Malurus coronatus (Purple-crowned Fairy-wren) is a bird endemic to Northern and Western Australia. Two subspecies are recognized, Malurus coronatus coronatus and Malurus coronatus macgillivrayi. This species can be found near water and thick vegetation such as Pandanus, Chionachne cyathopoda, or other canegrass. This bird is 14 cm in length and has a blue tail that sticks vertically in the air. During breeding season, males develop a purple crown with a black spot in the center on the top of their head. Purple-crowned Fairy-wrens breed in monogamous pairs and male offspring are known to stay with the breeding pair for up to four years to care for other young. This species is an insectivore and may eat leaf matter found in canegrass. Banding records indicate that individuals live for nine years or more.
The Purple-crowned Fairy-wren is endemic to Australia and according to Skroblin and Legge (2010) it “occurs across northern Australia, in the Kimberley region of Western Australia, the Victoria River region in the Northern Territory, and the southwestern coast of the Gulf of Carpentaria of the Northern Territory and Queensland.” The eastern subspecies (M. c. macgillivrai) occurs along the coast of the Gulf of Carpentaria of the Northern Territory and Queensland. The western species (M. c. coronatus) occurs in the Kimberley region and along the Victoria River region. Within this range the Purple-crowned Fairy-wren is found only near rivers with dense vegetation.
Purple-crowned Fairy-wrens are around 14 cm in length. All birds, regardless of sex or age, have a warm-brown color on top and a white color on the underside. These birds have a blue tail that sticks vertically in the air and a dark bill. Females have a dark gray head with a red-brown “mask” near the eyes. Males tend to be very similar to females during non-breeding season except males have a black, brown, or dark gray “mask” around the eyes. During breeding season males develop a purple coloring on the top of the head with a black spot in the center. The black mask extends further, from the bill to the back of the neck. Juvenile birds are very similar to adult females except for a duller coloration and longer tail.
Average length: 14 cm
Mass: 9-13g, average: 11g
Average wingspan: 16 cm
Sexual dimorphism: males develop a purple coloring on head
The Purple-crowned Fairy-wren is a small bird with brown feathers on the upper half of the body and white feathers covering the lower half of the body. The eyes and beaks are black. The legs and feet are brown. Female Malurus coronatus have a brown spot on their cheeks. The male has a black and grey head with a grey crown. During the breeding season, the crown turns purple with black feathers surrounding the crown, and their tail is blue. The birds can grow up to 14cm long and have a wing span of 16cm. They can weigh between 9g to 13g (Australian Wildlife Conservancy 2012).
Purple-crowned Fairy-wrens (Malurus coronatus) are very unique birds and few species look similar, especially during breeding season. The Superb Fairy- wren (Malurus cyaneus) female, however, is similar in appearance to the Purple-crowned Fairy-wren female. Both species have a brown color on top of the body with a white color underneath. The Superb Fairy-wren also has a red-brown patch around the eyes and has a tail that points vertically in the air. These species are also the same size at 14 cm and have roughly the same mass between 10 and 11 g. Female birds may look similar but when a closer look is taken there are distinctive features that each species has. The Superb Fairy-wren’s vertical tail is brown, unlike the Purple- crowned Fairy-wren which has a blue tail. Female Purple-crowned Fairy-wren’s also have a dark bill, whereas Superb Fairy-wren’s have an red-brown colored bill. The red-brown patch around the eyes is also slightly different. Purple-crowned Fairy-wren have a “mask” that is slightly behind the eye and the Superb Fairy-wren have a red-brown patch that encircles the eye.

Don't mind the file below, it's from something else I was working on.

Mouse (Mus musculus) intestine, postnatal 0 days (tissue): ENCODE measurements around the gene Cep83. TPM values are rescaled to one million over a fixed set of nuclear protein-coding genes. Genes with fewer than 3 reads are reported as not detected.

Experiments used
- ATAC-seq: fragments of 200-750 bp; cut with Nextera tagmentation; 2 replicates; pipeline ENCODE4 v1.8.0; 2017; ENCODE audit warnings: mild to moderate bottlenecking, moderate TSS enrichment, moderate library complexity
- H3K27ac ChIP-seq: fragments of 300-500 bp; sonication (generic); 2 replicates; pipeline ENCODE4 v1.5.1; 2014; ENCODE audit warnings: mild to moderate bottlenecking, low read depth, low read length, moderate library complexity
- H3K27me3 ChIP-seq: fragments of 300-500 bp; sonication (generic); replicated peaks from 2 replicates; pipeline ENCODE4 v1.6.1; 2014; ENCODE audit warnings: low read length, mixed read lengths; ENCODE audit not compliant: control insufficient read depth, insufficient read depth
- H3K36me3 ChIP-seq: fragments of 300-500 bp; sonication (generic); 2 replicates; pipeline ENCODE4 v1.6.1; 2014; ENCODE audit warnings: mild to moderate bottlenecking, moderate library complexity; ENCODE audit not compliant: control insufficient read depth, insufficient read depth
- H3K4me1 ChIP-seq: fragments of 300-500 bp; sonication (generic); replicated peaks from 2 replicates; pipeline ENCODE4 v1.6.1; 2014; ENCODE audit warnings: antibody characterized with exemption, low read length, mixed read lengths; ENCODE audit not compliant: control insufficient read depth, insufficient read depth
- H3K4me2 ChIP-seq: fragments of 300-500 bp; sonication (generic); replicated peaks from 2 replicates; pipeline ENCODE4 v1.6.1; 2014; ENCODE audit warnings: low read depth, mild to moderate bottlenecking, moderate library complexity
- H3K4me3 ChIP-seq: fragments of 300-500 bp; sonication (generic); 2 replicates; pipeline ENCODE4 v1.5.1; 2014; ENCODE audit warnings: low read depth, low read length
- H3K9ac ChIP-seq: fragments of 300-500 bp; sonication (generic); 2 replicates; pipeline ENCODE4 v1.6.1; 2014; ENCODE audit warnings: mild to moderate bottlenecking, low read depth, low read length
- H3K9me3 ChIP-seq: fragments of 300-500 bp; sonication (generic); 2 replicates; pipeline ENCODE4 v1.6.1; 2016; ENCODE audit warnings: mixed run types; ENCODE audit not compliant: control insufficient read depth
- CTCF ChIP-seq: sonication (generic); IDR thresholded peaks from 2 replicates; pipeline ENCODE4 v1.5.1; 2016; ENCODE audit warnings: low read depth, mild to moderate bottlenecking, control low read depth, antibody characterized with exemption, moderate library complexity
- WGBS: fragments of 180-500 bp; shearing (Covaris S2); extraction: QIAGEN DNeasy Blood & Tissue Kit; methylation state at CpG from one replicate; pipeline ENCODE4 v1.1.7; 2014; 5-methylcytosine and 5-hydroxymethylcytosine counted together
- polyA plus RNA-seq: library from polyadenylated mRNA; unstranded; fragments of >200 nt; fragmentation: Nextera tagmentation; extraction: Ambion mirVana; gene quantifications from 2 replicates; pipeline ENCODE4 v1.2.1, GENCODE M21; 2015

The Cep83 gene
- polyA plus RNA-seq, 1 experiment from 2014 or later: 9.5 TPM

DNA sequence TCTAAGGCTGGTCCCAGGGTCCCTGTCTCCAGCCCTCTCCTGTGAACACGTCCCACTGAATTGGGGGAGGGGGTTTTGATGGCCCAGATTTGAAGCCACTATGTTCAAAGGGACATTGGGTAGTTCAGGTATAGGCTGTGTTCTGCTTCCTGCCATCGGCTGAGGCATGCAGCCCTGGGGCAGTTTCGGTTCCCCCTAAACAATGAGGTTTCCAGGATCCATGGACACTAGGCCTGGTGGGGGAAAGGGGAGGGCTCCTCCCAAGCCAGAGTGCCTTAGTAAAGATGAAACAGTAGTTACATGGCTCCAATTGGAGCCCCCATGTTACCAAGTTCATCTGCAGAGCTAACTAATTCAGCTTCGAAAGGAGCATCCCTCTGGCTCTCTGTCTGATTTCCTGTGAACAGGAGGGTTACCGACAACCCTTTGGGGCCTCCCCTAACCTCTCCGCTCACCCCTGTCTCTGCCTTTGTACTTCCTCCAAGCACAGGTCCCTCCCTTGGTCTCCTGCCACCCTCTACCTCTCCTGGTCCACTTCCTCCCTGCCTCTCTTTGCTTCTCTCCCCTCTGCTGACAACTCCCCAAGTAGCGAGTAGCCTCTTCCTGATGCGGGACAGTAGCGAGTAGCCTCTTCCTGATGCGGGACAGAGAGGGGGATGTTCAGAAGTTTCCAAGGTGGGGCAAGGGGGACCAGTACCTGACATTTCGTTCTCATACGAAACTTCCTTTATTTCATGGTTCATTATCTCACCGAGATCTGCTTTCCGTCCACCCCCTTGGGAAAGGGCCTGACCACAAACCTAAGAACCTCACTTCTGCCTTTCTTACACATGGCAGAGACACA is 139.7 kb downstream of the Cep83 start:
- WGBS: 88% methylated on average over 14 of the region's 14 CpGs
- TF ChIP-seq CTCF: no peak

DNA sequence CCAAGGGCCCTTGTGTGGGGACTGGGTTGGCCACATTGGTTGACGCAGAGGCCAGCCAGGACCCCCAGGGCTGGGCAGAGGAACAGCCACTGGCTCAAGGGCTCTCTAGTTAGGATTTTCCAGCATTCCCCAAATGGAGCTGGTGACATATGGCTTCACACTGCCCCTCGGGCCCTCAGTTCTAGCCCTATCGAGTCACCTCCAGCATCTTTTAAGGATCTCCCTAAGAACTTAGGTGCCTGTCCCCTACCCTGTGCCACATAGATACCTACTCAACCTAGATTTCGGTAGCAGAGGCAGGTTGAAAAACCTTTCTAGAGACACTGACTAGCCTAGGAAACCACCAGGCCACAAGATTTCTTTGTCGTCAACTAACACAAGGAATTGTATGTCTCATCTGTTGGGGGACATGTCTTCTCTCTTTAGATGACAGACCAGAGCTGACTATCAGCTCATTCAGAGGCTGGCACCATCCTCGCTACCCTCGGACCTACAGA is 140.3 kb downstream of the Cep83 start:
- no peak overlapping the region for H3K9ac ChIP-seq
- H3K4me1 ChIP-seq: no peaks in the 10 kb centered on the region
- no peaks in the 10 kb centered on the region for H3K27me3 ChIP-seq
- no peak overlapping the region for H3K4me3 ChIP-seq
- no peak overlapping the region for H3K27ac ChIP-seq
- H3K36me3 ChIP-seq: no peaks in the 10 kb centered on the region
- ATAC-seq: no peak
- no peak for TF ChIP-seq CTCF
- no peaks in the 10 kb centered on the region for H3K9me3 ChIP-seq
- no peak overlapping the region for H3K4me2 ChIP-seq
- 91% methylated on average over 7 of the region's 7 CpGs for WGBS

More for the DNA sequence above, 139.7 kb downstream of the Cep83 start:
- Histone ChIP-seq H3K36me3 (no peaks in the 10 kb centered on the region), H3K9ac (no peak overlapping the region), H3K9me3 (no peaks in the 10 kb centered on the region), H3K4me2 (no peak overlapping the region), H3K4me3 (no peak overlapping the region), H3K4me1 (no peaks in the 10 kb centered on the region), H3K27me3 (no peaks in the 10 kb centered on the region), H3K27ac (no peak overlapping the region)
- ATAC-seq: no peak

Habitat and Ecology
The Purple-crowned Fairy-wren is found near water and thick vegetation in Northern and Western Australia. It usually resides in canegrass, Pandanus (with high stem density), Chionachne cyathopoda or tall river grass that are very dense. One subspecies (Malurus coronatus coronatus) may also reside in Xanthium strumarium. This species does not usually travel more than 10 m away from this type of habitat and does not occur in areas where river grass is not present. When this area floods, Purple-crowned Fairy-wrens use taller trees such as Eucalyptus to keep them safe from the water (Rowley, 1993).
Purple-crowned Fairy-wrens are mostly sedentary. They set up territories in the same place and can remain in the same territory year after year. The progeny will disperse in 1 to 3 years or stay with their parents for 4 years or more. The female progeny typically leave sooner and disperse farther away than the male siblings. The male progeny are more likely to stay with their parents and help care for their siblings. Individuals move away or find shelter in canopies of riverside eucalypts and paperbarks when their territory is flooded (Rowley 1988: 5). Local dispersal occurs when a breeding pair leaves their territory because of separation or death of one or both birds (Australian Government 2012). They would disperse one or two kilometers away. When a female bird loses her mate due to death, she will travel away from her territory to find a new mate. When a male bird loses his mate due to death, he will find a new mate in his territory. Helpers can move away to a group with breeding vacancies (Rowley 1988: 6).
Purple-crowned Fairy-wrens are heterotrophs and consumers in their local food webs. They are also insectivores and eat beetles, ants, bugs, wasps, grasshoppers, moths, larvae, and spiders (Boekel 1979; Hall 1902; Mathews 1918; Rowley & Russell 1993; van Doorn 2006). The species can also feed on leaf material (Hall 1902) and some seeds (Schodde 1982). Individuals look for insects in Pandanus, canegrass, herbs, shrubs, trees, and grasslands. They can capture insects while flying in the air, hopping on the ground, and moving through vegetation quickly. They often hop quickly on the ground looking for food around leaf litter, roots, and boles of Pandanus. They move quickly in vegetation or Pandanus leaves that may have accumulated as debris during floods (Boekel 1979; Rowley & Russell 1993).
Life History and Behavior